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From: Rob Stewart (stewart_at_[hidden])
Date: 2004-05-10 14:00:13

From: John Nagle <nagle_at_[hidden]>
> STL strings are variable-sized, with no limit. When you
> add characters, "size()" increases. Should fixed-size
I presume you're referring to fixed-capacity strings which can
have a variable size, right?

> strings be similar? If the STL string operations are
> to be meaningful, they have to be.

Only if you want to apply mutating algorithms that modify size.
IOW, it isn't unreasonable to choose either fixed-size or
fixed-capacity strings. If the former, then there are no
mutating algorithms that affect the size. If the latter, the
size can change, but an exception occurs when trying to exceed
the capacity.

> In STL strings, "size" doesn't include a trailing null.
> Using "c_str" can result in expanding the string to add a
> trailing null. With fixed-size strings, we don't have that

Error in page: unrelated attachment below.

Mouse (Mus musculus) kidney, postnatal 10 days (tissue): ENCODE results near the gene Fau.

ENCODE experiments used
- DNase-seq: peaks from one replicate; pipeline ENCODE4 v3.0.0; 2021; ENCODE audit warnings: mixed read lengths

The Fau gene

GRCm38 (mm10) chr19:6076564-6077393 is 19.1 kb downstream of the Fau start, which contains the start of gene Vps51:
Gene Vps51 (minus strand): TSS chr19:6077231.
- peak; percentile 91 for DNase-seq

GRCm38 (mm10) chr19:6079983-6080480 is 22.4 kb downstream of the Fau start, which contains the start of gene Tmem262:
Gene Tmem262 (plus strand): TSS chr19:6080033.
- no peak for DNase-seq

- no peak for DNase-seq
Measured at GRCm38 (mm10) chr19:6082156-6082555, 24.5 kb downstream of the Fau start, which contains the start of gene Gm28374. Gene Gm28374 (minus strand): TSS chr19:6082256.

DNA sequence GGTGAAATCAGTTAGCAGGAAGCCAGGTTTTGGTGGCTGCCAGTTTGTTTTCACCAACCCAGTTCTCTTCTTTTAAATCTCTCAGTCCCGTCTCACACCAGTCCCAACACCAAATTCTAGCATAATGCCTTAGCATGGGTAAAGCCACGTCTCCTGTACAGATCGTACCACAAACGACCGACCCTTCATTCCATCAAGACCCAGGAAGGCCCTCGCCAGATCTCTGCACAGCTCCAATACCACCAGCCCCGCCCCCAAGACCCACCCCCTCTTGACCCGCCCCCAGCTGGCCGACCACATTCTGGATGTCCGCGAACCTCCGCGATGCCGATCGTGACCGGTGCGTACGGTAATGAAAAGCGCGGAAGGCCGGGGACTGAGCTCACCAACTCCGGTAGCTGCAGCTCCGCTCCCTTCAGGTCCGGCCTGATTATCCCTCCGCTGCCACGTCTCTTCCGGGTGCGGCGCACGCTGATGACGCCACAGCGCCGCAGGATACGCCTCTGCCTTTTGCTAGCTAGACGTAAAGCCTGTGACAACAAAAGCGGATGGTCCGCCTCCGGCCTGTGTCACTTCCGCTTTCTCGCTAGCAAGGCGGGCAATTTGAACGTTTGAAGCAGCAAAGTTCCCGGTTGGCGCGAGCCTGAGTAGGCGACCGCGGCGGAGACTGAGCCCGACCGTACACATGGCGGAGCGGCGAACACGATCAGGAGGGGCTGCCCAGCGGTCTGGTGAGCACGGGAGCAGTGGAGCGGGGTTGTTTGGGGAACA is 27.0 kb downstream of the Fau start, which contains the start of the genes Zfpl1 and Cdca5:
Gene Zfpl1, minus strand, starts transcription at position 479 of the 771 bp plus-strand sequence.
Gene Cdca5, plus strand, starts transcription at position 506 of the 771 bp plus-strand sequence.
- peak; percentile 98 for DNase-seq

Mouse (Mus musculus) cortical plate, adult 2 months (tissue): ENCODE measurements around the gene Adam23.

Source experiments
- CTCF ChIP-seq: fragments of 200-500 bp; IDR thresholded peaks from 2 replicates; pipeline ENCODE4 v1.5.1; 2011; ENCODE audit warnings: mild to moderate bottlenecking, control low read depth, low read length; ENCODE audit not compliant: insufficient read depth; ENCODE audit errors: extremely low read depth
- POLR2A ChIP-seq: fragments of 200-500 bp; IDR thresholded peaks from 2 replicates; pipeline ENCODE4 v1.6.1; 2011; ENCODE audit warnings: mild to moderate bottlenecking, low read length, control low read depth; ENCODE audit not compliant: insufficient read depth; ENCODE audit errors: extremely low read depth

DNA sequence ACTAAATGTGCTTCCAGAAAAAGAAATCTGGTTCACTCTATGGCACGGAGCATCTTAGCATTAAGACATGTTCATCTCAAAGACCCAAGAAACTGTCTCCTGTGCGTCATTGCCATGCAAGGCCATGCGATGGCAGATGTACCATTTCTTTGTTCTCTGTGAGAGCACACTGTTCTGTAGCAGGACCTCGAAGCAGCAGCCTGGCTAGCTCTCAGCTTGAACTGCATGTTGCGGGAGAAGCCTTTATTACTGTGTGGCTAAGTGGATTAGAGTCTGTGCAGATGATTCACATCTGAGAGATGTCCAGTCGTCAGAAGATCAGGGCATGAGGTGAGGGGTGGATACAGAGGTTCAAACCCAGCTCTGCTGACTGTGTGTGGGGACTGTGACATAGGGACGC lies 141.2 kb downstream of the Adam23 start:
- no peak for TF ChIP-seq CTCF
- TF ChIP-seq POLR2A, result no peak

> option.
> If c_str is provided, there must always be space
> for a trailing null. So you can't use char_string
> when you need a specific fixed length, as for Macintosh
> 4-character file signatures. Perhaps "boost::array<char>"
> is the way to go for that sort of thing. Trying to do
> both null-terminated and non-null-terminated strings
> in the same class will get ugly.

If the string if fixed-capacity *and* there remains sufficient
capacity, c_str() can null terminate the buffer. If there isn't
sufficient remaining capacity, then throw an exception.

IOW, make it a runtime error to fix the capacity too small to
permit null termination when calling c_str(). That still leaves
room for things like the 4-character file signature to which you
referred, and yet prevents buffer overrun, but doesn't require
foregoing flexibility.

Rob Stewart                           stewart_at_[hidden]
Software Engineer           
Susquehanna International Group, LLP  using std::disclaimer;

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